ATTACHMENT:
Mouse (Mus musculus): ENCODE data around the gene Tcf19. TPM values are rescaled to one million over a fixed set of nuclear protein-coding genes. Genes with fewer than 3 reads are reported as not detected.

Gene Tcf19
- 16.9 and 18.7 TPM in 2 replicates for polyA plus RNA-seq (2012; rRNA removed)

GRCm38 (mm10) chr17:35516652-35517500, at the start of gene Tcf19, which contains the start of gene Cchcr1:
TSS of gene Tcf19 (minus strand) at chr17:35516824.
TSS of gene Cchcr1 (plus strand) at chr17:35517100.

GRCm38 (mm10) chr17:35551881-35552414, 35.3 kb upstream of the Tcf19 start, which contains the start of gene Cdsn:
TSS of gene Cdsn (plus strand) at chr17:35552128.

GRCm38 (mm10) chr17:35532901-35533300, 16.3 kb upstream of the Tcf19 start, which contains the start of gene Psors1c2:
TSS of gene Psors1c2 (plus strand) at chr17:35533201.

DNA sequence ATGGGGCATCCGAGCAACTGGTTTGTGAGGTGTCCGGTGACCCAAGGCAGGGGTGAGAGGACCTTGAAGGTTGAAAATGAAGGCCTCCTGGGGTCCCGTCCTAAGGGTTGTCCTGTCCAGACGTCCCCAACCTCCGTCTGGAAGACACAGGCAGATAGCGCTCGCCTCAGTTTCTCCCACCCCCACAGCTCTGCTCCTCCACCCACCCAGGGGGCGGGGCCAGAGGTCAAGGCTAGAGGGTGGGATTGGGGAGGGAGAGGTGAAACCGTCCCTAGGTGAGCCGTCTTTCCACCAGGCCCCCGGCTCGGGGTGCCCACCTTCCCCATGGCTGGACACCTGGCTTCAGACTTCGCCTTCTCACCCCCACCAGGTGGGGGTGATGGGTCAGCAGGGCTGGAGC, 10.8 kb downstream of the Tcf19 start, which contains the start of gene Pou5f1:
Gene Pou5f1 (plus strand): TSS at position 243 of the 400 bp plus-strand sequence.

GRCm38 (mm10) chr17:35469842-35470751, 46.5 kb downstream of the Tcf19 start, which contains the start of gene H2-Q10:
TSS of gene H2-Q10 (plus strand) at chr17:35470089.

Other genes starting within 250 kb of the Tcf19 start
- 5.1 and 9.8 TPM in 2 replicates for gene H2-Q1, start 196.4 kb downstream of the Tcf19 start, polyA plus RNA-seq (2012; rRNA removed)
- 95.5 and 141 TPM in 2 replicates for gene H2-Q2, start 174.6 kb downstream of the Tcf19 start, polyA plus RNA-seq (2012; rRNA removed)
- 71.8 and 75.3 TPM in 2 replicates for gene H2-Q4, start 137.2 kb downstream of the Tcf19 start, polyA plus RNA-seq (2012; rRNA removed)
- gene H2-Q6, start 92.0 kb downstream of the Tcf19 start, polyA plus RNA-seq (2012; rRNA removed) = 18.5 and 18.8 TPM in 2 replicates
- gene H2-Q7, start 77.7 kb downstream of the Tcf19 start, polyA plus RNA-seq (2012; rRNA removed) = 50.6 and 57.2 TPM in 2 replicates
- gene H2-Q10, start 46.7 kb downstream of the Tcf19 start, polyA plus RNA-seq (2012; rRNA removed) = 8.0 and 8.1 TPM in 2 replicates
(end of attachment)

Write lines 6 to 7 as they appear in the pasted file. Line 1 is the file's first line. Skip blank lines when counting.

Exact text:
TSS of gene Cchcr1 (plus strand) at chr17:35517100.

GRCm38 (mm10) chr17:35551881-35552414, 35.3 kb upstream of the Tcf19 start, which contains the start of gene Cdsn: